The taller boy chuckled. "Sorry, Loyola." They went back to their seats, Jesse walking next to her, his head bent down toward hers as they talked. "Say, do you have a date for the Homecoming dance yet?"

"No, not yet." She shook her head.

"I'd really like to take you, then. Would you go to the dance with me?" Jesse asked.

Brian held his breath, waiting for her answer just as anxiously as Jesse appeared to be. He didn't want to admit it to himself, but he was jealous not only of the possible outcome of the question but of how smoothly the words came from Jesse's lips—no stuttering or tripping over sentences for the suave basketball player.

Loyola glanced back at Brian as if she could sense him eavesdropping and then turned to Jesse. "Let me think about it. I'll let you know tomorrow."

Brian was a good student: responsible, hard-working. He always listened to his teachers, always took good notes. But not today. Today, when he sat back down at his desk, he didn't pay attention to Mrs. Cowles' lecture. He wasn't able to concentrate on the words she was writing on the board.

All he could think about was Loyola. He knew if he wanted to go out with her, he'd have to fight for her. And if there was any chance at all that she'd consider going to the dance with him instead of Jesse, he had better act quickly.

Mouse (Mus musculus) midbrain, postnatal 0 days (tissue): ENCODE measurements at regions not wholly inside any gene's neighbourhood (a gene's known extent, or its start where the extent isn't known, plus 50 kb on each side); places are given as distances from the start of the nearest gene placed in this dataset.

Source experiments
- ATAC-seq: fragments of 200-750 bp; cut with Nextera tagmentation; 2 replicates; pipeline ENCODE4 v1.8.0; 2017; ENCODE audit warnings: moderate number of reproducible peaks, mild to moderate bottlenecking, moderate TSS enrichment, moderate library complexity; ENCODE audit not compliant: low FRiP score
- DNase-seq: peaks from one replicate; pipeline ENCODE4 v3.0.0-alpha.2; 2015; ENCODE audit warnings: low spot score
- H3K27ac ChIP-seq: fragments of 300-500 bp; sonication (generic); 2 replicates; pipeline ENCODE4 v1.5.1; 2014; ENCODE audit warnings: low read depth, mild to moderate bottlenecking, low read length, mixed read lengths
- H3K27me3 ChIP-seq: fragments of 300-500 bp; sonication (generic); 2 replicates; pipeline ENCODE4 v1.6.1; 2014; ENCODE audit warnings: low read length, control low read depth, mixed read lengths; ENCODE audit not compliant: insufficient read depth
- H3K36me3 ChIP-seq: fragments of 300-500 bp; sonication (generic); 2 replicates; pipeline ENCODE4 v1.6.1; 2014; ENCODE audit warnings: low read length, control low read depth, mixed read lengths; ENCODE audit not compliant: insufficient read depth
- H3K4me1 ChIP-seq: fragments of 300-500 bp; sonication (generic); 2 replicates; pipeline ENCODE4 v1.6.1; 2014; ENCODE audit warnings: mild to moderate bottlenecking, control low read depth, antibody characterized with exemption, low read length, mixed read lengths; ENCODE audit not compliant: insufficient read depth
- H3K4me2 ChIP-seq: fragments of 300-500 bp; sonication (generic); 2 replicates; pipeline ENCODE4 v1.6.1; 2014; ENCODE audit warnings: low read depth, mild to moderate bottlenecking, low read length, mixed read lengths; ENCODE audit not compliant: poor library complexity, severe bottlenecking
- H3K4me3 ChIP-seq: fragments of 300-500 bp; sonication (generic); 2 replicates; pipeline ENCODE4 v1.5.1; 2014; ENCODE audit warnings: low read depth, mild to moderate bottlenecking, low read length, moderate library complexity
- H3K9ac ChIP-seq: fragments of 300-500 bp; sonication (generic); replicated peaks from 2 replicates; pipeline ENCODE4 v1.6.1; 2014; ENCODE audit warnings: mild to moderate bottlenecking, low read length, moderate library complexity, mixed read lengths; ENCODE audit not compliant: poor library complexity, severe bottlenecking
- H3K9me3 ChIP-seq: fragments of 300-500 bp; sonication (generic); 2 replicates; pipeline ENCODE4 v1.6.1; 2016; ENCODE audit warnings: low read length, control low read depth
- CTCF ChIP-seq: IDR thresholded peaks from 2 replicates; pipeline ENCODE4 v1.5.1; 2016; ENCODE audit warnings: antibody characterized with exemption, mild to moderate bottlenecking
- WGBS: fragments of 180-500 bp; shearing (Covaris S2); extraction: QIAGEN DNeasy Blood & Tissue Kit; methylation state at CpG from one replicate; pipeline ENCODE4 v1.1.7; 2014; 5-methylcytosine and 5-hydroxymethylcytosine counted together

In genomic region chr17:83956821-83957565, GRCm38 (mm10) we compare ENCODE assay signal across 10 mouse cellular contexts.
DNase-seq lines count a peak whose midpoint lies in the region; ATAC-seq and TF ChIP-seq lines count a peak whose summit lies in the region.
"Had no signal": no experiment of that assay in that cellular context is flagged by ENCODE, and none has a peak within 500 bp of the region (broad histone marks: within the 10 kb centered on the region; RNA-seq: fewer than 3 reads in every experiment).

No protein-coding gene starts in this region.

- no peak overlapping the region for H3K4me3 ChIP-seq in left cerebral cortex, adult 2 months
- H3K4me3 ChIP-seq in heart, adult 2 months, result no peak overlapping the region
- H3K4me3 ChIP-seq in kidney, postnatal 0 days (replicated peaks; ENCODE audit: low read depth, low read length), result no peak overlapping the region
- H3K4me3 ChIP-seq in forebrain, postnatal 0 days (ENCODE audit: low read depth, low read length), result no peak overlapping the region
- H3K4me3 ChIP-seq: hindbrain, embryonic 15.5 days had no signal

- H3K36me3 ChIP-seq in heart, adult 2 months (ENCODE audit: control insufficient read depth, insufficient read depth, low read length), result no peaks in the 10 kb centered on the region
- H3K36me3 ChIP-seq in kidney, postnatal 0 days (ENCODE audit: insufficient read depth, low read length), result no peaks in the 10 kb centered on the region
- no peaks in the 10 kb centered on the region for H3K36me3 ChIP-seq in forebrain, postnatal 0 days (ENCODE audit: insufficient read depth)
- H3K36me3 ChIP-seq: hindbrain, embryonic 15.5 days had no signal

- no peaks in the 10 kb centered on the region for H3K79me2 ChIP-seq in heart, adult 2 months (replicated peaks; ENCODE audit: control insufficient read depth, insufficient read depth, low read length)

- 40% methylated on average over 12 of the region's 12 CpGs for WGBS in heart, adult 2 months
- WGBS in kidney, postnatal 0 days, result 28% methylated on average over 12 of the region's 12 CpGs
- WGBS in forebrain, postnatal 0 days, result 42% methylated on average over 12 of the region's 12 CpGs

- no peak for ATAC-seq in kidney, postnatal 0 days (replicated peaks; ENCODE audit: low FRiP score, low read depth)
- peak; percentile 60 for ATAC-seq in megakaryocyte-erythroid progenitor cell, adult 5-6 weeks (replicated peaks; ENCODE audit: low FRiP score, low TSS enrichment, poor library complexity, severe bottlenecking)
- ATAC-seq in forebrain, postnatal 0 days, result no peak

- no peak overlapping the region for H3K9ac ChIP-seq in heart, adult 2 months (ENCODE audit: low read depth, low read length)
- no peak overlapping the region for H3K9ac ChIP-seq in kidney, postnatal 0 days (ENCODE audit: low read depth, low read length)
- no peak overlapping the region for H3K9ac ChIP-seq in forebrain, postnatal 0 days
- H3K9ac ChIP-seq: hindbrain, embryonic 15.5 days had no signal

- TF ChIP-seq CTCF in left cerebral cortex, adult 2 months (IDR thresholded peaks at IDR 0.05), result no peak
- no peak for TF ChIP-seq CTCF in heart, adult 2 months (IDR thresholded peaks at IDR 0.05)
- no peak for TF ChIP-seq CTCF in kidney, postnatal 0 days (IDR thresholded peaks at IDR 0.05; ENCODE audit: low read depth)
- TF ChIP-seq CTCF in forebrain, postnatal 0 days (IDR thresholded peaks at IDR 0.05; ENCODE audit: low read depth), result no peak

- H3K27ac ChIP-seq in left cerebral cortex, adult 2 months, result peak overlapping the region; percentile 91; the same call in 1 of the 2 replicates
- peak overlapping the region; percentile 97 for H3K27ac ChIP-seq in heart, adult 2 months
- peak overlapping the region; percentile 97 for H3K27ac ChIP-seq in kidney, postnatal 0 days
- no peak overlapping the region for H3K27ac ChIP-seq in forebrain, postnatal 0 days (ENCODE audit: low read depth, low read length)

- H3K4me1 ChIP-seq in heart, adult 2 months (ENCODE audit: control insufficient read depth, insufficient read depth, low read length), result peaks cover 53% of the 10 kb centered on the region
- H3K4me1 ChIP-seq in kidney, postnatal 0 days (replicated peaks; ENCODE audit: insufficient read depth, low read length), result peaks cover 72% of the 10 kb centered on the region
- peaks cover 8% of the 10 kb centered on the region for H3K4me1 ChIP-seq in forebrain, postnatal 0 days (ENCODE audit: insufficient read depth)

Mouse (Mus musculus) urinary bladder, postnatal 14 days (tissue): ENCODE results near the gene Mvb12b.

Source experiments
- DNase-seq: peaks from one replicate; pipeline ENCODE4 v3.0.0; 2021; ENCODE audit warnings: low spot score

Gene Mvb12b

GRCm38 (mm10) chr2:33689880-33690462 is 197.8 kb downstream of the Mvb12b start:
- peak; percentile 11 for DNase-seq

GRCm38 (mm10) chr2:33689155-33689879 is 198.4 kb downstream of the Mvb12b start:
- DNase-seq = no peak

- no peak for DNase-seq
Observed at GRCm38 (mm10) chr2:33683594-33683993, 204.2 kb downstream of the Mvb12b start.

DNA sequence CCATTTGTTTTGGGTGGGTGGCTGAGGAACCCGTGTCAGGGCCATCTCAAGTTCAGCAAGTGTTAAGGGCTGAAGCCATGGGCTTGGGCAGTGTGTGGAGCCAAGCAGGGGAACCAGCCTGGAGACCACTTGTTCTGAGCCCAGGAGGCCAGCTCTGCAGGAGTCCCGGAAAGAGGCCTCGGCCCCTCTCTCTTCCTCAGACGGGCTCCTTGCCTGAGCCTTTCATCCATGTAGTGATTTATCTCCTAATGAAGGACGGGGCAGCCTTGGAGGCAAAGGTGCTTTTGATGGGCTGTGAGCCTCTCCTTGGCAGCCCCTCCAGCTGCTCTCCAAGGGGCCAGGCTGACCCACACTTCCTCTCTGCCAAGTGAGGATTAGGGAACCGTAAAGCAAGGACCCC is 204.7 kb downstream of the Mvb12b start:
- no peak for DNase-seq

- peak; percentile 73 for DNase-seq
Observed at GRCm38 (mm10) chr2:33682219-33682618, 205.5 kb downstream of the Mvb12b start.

He tore a piece of paper out of his binder and quickly scratched a note to the girl of his affections. Please go to the dance with me. — Brian. He folded up the paper and then wrote Loyola's name on the top. He handed it to the girl who sat next to him. "Pass this to Loyola, please."

If Mrs. Cowles caught him passing notes in class, not only would she read it aloud, he'd get detention. Brian had never had detention, but he was more concerned about embarrassing both himself and Loyola if the message happened to be intercepted.

Loyola sat two rows over and one row up from him. He watched as the note made it from one student's hands to the next, and then it was in hers and she unfolded it and read it. She glanced over at him and shook her head slightly.